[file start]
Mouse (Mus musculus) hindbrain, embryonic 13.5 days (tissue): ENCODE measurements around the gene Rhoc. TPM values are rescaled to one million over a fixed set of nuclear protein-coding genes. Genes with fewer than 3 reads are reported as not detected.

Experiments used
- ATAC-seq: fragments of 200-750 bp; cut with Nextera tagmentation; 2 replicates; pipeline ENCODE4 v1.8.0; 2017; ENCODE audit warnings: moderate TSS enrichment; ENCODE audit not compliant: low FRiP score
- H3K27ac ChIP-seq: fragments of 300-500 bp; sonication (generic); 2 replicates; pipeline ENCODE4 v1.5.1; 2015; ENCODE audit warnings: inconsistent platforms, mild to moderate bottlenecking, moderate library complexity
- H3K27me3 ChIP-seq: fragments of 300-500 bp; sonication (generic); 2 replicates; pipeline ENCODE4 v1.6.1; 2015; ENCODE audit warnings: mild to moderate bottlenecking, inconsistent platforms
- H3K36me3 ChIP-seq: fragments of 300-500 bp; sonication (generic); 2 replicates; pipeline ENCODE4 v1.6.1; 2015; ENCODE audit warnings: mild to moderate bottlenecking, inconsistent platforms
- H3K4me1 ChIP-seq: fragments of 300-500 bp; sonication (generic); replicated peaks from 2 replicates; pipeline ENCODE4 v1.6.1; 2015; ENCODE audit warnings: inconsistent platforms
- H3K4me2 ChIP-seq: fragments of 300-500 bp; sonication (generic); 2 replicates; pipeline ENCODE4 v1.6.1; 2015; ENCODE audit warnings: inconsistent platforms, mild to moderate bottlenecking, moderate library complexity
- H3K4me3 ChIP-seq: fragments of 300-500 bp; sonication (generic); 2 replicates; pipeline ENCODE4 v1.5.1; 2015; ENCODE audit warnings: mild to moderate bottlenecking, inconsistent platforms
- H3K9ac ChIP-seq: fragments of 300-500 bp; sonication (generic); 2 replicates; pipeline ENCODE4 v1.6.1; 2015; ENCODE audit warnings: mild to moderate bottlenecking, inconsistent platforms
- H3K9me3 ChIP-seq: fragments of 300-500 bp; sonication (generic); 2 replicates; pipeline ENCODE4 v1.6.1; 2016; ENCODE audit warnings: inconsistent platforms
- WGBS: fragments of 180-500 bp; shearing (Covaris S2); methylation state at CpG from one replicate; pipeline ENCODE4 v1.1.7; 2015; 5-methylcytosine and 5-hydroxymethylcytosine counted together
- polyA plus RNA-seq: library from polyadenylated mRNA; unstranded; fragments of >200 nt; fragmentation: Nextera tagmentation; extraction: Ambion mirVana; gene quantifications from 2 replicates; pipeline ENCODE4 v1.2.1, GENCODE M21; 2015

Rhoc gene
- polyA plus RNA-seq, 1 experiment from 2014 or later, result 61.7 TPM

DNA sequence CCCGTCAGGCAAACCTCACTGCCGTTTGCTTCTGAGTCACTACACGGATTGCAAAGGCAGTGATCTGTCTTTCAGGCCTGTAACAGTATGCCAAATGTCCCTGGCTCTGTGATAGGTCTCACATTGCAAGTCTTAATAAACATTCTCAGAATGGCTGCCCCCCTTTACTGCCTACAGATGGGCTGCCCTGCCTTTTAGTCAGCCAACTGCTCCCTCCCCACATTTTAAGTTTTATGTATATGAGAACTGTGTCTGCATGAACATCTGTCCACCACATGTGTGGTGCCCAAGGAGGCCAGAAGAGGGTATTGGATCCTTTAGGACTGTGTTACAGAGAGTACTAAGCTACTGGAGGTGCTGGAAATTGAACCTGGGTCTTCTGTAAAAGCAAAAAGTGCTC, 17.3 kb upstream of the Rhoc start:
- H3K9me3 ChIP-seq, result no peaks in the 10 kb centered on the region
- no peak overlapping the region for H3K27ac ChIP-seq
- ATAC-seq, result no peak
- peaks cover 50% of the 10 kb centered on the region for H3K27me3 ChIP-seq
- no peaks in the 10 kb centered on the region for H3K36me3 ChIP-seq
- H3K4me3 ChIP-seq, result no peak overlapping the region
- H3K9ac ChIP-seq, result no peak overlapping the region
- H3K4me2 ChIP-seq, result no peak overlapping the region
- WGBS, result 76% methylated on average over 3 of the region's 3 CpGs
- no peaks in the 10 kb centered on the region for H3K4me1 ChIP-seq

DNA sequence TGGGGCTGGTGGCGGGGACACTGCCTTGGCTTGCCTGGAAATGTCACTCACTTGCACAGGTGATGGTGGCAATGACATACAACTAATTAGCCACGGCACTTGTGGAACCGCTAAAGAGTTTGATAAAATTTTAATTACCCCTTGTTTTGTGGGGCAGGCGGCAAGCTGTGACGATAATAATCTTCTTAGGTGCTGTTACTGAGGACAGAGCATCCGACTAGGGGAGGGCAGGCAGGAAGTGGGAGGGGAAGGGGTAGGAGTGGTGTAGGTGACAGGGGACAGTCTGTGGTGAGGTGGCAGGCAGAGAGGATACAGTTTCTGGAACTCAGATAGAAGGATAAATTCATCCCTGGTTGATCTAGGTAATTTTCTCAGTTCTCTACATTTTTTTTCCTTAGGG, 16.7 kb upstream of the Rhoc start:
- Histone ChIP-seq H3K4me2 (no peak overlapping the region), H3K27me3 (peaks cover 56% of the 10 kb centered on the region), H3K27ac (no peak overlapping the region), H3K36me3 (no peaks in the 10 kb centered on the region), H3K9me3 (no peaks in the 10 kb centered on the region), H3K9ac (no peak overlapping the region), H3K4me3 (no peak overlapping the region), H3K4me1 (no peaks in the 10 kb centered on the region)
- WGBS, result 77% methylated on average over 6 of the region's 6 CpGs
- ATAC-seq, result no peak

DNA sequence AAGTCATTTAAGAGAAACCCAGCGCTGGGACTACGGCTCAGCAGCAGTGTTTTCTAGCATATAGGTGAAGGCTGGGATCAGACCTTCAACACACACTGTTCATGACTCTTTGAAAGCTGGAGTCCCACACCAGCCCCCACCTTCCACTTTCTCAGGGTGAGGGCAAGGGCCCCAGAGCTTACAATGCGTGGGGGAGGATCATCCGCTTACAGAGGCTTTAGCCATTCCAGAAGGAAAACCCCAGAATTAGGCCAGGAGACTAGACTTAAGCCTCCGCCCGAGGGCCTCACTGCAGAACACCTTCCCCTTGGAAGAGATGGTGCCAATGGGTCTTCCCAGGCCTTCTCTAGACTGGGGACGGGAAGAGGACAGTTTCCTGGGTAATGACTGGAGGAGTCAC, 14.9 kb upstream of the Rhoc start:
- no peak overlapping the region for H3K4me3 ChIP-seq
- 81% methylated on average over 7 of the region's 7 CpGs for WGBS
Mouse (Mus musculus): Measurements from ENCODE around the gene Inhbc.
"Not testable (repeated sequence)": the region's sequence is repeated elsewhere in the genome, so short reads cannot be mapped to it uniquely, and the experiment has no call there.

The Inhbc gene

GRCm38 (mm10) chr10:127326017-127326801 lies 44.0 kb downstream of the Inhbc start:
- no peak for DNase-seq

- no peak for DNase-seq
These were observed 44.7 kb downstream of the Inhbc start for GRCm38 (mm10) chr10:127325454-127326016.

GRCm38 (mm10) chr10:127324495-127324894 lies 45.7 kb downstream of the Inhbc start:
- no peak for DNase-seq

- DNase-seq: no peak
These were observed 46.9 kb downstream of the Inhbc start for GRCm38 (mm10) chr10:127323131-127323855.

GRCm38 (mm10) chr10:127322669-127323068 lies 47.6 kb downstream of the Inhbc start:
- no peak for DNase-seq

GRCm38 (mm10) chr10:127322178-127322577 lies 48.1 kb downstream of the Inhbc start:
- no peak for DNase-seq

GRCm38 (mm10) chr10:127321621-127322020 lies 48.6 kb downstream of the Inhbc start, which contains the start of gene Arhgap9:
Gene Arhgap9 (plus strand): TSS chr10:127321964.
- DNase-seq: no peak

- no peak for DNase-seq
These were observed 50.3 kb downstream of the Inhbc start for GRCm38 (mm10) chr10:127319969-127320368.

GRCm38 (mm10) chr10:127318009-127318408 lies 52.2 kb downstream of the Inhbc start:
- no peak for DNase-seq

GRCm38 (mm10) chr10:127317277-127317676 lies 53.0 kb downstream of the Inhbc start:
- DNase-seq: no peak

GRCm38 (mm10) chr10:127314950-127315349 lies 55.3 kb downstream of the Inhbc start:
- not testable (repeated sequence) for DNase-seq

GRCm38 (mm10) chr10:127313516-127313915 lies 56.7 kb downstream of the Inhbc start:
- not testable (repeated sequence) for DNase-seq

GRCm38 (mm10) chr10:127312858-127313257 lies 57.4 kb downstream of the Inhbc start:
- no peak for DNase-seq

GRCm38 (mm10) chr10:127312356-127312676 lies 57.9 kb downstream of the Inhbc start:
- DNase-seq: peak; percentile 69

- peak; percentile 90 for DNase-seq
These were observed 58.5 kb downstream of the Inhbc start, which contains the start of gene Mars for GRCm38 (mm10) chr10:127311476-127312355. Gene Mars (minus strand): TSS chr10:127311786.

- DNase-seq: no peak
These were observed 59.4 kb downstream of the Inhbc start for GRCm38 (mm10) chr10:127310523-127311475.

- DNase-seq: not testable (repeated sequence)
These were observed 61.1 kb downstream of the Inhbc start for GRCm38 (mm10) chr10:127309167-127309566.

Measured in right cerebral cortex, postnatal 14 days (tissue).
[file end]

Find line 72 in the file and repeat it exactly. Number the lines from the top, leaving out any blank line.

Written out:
Measured in right cerebral cortex, postnatal 14 days (tissue).